A number of our readers felt the previous post on mass incarceration was incomplete or didn’t have enough facts to support the claim that mass incarceration is fundamentally about policing the underclass. They were not convinced that mass incarceration is therefore not analogous to Jim Crow, which was not only explicitly racial, but about creating a docile agricultural proletariat, not policed underclass. In a quest for more facts we scoured the Bureau of Justice Statistics and Department of Justice websites, as well as independent websites, and discovered that statistics on incarceration based on race, and to a lesser degree gender, are a dime a dozen. BJS is drowning in them. But class-based statistics, or even weak proxies for class, like income and/or education, are much more difficult to come by. That alone tells us something about how our consciousness is shaped and continues to shape the gathering of information about this social problem.
Nevertheless, after a few emails to the Bureau of Justice Statistics, we turned up the following information, based on survey data from 2004 (raw data is available here). In 2004:
- 28% of state and federal prisoners were unemployed in the month before their arrest. The national unemployment rate at the time was 5.5%. So the inmate rate was six times the national average.
- 88% of state prisoners and 80% of federal prisoners had a high school education or less. The national average for adults (over 18 years of age) was half that – 48%. Inmates are twice the national average.
- 70% of state and 58% of federal prisoners had an income of less than $2000 in the month prior to arrest. That means they had an annual income of less than $24000. Median personal income in 2004 was about $34,000. So about 2/3 of prisoners had incomes that were at least 1/3 below the median. By any reasonable measure (though not by unreasonable official measures) that is real poverty for households, and just scraping by for an individual.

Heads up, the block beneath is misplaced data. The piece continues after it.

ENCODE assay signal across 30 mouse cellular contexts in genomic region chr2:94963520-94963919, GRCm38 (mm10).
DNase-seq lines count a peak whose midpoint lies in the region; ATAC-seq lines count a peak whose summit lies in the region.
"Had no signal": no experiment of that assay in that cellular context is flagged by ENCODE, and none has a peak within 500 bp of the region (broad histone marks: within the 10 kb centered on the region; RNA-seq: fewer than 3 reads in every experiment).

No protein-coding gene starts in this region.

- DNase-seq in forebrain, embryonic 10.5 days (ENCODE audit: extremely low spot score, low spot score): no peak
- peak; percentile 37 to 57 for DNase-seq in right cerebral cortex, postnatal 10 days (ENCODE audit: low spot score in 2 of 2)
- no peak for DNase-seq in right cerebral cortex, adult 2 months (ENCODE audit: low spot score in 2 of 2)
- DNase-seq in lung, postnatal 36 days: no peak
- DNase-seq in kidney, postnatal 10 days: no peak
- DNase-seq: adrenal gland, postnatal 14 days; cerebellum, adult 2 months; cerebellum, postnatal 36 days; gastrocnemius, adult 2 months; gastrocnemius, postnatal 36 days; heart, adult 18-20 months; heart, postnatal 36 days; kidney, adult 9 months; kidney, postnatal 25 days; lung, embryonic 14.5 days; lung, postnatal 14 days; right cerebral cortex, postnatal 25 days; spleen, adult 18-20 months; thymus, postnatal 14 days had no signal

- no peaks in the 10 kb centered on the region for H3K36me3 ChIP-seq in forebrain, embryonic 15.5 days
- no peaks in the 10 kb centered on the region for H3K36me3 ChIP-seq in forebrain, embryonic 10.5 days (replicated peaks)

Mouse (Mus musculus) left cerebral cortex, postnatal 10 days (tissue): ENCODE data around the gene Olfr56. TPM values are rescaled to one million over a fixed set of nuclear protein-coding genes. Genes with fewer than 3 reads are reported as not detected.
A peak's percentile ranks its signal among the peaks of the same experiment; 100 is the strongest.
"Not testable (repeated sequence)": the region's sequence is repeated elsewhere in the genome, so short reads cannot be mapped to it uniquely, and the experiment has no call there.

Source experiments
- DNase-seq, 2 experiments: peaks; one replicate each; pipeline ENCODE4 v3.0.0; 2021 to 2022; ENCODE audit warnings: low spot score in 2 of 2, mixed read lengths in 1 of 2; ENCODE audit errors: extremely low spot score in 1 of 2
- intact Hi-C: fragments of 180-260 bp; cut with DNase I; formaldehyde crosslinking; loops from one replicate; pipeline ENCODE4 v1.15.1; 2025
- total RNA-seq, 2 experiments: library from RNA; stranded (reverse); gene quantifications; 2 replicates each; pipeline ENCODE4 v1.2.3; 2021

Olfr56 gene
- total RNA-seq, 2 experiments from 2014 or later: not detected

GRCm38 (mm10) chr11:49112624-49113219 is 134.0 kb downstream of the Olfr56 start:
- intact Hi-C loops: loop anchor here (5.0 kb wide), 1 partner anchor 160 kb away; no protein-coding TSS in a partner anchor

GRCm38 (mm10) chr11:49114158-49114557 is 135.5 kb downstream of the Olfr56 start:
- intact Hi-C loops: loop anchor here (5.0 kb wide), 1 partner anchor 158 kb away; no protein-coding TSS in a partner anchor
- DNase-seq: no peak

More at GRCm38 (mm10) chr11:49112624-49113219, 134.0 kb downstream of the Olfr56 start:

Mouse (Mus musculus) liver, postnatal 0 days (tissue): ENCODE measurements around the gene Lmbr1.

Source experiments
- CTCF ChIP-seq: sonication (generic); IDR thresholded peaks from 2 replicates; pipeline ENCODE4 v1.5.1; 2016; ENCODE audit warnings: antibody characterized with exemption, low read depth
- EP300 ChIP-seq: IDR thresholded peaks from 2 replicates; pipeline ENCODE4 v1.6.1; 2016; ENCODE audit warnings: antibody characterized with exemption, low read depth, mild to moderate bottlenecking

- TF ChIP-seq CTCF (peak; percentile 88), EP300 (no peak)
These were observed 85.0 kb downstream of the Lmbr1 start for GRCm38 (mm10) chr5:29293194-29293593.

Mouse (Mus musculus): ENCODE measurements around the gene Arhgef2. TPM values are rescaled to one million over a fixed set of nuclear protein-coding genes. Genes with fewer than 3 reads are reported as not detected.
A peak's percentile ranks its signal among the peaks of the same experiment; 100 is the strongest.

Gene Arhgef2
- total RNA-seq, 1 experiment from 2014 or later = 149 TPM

In other words, the poor, uneducated, and un/deremployed are the targets of mass incarceration. The surplus population. Racial factors undoubtedly play a role, especially in likelihood of conviction and length of sentencing, but far less than the ‘New Jim Crow’ thesis implies. Moreover, there is at least one way in which the present mass incarceration is importantly not a system of racial control. The data suggests that middle and upper class Blacks – like the rest of the middle and upper class – are much more immune to incarceration. One likely reason is that, like the rest of the upper and middle class, they can do their drugs in the privacy and much less heavily policed environs of their middle class homes and suburbs. This class cleavage, moreover, is one strong reason why, despite the much greater social and political influence of Black voters and leaders than in the Jim Crow era, mass incarceration gets little play in mainstream politics, and much less attention than other (middle class) ‘racial justice’ concerns like affirmative action.